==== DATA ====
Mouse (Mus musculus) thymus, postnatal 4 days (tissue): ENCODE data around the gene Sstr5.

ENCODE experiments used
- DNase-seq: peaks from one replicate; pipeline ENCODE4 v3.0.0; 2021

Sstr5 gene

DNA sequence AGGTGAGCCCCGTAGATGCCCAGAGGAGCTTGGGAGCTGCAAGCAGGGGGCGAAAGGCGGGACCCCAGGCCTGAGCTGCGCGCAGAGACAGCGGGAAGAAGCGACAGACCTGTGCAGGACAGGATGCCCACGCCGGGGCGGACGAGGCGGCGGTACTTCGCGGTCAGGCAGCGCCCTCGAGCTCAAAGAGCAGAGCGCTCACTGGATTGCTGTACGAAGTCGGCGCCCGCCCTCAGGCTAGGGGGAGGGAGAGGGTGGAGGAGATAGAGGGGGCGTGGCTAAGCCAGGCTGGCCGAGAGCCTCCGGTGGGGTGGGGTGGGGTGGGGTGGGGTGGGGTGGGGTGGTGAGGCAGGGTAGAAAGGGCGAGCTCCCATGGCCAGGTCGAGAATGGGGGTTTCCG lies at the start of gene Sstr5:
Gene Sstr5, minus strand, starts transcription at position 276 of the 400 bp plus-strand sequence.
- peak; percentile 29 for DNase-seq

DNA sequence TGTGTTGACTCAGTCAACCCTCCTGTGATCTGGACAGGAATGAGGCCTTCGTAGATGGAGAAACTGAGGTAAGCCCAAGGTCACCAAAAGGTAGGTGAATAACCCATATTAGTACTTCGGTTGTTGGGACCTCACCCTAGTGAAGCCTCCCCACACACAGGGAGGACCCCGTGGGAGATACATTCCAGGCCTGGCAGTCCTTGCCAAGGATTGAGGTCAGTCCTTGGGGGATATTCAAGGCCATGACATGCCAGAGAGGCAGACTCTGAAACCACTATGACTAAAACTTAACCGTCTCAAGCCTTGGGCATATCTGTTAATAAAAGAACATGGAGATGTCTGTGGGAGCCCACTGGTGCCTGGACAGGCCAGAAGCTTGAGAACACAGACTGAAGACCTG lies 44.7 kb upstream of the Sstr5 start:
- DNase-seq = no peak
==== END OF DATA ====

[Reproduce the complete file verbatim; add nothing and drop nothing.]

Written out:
Mouse (Mus musculus) thymus, postnatal 4 days (tissue): ENCODE data around the gene Sstr5.

ENCODE experiments used
- DNase-seq: peaks from one replicate; pipeline ENCODE4 v3.0.0; 2021

Sstr5 gene

DNA sequence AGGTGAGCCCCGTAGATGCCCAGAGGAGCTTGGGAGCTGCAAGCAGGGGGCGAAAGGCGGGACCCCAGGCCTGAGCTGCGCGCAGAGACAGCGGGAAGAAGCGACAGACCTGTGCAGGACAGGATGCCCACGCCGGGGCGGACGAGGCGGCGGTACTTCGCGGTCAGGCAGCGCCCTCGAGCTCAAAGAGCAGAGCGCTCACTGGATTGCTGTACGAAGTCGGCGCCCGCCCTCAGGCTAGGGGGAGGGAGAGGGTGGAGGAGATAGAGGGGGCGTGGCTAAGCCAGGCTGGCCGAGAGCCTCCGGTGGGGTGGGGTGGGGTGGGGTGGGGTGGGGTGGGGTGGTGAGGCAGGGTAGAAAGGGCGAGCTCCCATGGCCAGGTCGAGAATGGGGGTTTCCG lies at the start of gene Sstr5:
Gene Sstr5, minus strand, starts transcription at position 276 of the 400 bp plus-strand sequence.
- peak; percentile 29 for DNase-seq

DNA sequence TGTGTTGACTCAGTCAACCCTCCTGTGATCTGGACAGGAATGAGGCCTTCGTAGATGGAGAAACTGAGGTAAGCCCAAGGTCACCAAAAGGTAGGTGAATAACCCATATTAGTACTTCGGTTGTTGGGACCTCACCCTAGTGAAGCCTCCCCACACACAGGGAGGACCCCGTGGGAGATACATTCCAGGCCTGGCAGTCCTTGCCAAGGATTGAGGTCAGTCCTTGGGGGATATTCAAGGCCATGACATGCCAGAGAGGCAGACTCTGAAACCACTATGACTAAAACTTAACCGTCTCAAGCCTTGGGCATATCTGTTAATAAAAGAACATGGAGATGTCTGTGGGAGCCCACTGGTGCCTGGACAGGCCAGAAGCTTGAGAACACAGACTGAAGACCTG lies 44.7 kb upstream of the Sstr5 start:
- DNase-seq = no peak